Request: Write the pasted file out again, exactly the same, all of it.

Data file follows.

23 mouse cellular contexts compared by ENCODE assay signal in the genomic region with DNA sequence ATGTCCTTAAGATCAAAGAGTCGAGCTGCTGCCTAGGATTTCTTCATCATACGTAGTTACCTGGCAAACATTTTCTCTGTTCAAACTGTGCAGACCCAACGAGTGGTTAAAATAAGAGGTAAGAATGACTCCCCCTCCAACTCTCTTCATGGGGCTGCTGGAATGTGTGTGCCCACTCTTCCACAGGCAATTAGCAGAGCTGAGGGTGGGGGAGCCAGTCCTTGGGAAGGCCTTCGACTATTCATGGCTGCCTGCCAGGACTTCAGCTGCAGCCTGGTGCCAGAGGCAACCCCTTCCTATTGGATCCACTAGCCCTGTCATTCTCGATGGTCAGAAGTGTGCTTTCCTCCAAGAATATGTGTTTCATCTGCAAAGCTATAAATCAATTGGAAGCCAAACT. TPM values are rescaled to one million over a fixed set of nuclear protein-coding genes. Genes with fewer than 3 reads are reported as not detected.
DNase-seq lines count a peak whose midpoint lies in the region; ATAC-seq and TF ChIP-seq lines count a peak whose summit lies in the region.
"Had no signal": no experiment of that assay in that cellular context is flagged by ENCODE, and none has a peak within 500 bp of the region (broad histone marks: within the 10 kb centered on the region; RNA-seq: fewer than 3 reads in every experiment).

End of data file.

23 mouse cellular contexts compared by ENCODE assay signal in the genomic region with DNA sequence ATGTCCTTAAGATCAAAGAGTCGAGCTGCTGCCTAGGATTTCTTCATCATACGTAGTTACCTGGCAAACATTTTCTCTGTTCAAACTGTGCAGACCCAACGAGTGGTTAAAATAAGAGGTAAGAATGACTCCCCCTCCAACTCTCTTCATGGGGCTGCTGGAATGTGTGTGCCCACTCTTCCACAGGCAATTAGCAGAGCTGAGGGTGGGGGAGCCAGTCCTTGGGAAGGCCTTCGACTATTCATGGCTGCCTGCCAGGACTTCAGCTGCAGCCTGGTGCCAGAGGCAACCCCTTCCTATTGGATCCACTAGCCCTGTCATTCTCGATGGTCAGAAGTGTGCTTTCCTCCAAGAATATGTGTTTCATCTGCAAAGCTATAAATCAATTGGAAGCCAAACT. TPM values are rescaled to one million over a fixed set of nuclear protein-coding genes. Genes with fewer than 3 reads are reported as not detected.
DNase-seq lines count a peak whose midpoint lies in the region; ATAC-seq and TF ChIP-seq lines count a peak whose summit lies in the region.
"Had no signal": no experiment of that assay in that cellular context is flagged by ENCODE, and none has a peak within 500 bp of the region (broad histone marks: within the 10 kb centered on the region; RNA-seq: fewer than 3 reads in every experiment).